It won't happen overnight ...

Market realities are if you're in a corporate environment, you will adopt Vista.
Written by Steven Deare, Contributor

The only people who won't eventually move to Windows Vista are the Linux and Mac enthusiasts.

There's been a lot of discussion on ZDNet Australia recently about the benefits of upgrading to Microsoft's new operating system. We've covered plenty of cases where large organisations have chosen not to make an immediate switch to Vista, citing no compelling reason to upgrade.

We've had comments on the site from IT professionals who've assessed the benefits and costs and decided they'll wait.

And of course we've had the Linux users who live for the opportunity to make the same jokes about Windows.

But market realities are if you're in a corporate environment, you will adopt Vista. Maybe not this month, maybe not this year, but you will eventually buy or use a computer with Windows Vista pre-installed. That's the market dominance of Microsoft.

The question is not whether corporates will adopt Vista, it's when.

While some Talkback comments have howled with delight at our stories of organisations who've chosen not to immediately go down the Vista path, is such a move feasible?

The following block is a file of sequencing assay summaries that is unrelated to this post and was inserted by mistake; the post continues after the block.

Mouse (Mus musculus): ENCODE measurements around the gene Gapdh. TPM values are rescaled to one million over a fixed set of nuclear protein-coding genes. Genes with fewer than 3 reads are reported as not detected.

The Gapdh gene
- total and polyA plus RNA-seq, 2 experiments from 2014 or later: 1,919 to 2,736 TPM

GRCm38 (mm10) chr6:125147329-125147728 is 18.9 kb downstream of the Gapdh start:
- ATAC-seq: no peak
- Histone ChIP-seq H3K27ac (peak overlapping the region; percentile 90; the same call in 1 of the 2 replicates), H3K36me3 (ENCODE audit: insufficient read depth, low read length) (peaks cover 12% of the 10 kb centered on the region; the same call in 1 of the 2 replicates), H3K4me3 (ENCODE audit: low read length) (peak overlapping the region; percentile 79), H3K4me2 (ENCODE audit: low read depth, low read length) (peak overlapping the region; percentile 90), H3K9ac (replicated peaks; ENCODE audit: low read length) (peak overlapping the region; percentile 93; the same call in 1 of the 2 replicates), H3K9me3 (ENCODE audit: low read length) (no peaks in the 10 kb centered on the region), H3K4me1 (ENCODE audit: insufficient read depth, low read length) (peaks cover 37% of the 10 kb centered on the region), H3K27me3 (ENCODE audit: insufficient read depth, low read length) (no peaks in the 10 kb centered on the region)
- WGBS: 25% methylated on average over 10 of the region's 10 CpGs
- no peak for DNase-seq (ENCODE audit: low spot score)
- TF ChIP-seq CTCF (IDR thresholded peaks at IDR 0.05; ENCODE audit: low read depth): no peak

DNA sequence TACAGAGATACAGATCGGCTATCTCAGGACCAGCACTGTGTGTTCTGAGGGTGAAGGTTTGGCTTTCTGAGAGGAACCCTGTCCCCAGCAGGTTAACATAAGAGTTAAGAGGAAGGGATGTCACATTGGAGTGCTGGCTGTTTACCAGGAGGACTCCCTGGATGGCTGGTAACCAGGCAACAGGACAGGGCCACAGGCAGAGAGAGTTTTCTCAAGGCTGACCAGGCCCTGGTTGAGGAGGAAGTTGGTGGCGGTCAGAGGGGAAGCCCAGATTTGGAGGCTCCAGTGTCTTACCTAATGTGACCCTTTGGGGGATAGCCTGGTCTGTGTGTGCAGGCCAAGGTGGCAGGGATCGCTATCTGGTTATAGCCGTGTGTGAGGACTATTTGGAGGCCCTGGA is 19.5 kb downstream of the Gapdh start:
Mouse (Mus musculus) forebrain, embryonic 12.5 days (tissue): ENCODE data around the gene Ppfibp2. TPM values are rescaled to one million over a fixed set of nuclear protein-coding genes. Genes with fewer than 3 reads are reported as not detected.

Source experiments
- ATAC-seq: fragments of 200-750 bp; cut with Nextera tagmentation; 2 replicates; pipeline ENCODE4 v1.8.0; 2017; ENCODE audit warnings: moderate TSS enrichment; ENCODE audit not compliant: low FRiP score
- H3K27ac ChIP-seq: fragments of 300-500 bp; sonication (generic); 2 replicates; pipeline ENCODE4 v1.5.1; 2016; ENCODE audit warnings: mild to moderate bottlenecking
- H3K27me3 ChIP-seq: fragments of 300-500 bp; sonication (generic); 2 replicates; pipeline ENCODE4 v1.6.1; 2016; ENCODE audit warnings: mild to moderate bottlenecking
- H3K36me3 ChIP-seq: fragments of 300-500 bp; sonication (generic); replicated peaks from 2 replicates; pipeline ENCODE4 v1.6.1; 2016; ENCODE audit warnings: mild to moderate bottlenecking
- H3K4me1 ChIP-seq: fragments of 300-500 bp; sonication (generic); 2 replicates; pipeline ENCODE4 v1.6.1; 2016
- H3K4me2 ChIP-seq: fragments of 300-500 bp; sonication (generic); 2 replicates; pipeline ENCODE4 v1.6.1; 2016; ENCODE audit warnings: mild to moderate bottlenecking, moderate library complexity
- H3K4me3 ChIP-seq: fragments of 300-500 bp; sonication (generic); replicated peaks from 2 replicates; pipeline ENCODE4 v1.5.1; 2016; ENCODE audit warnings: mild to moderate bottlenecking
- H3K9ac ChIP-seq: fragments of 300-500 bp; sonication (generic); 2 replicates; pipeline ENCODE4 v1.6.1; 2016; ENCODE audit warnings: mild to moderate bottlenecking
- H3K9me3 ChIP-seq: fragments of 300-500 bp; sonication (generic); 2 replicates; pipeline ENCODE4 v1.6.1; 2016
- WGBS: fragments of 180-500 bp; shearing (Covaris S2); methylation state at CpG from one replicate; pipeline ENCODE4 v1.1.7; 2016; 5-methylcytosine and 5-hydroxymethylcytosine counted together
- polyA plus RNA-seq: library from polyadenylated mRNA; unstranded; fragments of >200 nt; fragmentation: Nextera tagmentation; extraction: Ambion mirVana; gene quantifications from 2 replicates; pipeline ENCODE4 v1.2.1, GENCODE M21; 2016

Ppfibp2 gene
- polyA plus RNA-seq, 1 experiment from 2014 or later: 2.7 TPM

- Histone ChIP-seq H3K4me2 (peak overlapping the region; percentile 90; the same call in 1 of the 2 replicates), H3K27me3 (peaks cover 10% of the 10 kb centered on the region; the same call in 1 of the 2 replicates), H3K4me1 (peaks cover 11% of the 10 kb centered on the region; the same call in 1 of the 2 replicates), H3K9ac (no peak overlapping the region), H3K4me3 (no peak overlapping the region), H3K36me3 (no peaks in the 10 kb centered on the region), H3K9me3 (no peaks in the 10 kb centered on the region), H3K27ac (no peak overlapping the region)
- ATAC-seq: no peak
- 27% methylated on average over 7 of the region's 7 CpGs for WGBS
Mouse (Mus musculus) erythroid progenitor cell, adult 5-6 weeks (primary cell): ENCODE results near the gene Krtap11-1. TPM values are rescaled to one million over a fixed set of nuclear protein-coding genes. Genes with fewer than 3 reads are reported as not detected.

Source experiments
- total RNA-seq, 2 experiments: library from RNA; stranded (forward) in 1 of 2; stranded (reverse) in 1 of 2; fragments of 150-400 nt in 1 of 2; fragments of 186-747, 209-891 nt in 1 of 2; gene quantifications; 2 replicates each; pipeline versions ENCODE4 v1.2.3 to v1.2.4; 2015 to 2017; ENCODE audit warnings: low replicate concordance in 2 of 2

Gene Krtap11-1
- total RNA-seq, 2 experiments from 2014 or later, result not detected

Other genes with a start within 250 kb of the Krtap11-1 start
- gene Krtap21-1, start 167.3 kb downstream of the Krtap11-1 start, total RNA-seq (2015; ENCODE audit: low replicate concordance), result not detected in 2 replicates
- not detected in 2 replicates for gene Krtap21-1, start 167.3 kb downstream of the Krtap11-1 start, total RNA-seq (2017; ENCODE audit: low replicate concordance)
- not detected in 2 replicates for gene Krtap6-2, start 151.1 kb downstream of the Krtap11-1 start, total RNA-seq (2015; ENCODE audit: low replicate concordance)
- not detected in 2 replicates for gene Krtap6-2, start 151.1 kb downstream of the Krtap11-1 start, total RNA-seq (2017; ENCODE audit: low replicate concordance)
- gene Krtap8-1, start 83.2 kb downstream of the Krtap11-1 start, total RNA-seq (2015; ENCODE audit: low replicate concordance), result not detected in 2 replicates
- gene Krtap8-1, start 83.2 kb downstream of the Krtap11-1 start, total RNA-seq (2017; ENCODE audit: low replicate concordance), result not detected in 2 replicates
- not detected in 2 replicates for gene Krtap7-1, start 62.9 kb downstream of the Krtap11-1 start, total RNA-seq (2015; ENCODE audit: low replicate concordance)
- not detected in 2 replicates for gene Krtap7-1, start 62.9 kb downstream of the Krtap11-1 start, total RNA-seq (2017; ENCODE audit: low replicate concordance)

If I still have 12 months remaining on my Windows XP licensing, is it really necessary for me to discard that and plunge into Vista, bugs and all?

Microsoft doesn't expect the business world to drop everything and install Vista as soon as they can. The average IT manager is more likely to check out the benefits of the OS and consult his PC refresh cycle to see when there might be the opportunity to deploy. This is why vendors like Dell hawk their wares immediately after a Windows launch.

But what of the alternatives? It seems the worst case scenario for Microsoft would be for a customer to dislike Vista so much that they stay on XP, waiting for the next Windows release. Hardly a likely scenario.

The only thing that can thwart corporates moving to Vista is if Apple can convert its momentum in the consumer market into enterprise sales. Or if Red Hat, Novell etc can make a viable business case for desktop Linux.

And that seems a long way off.

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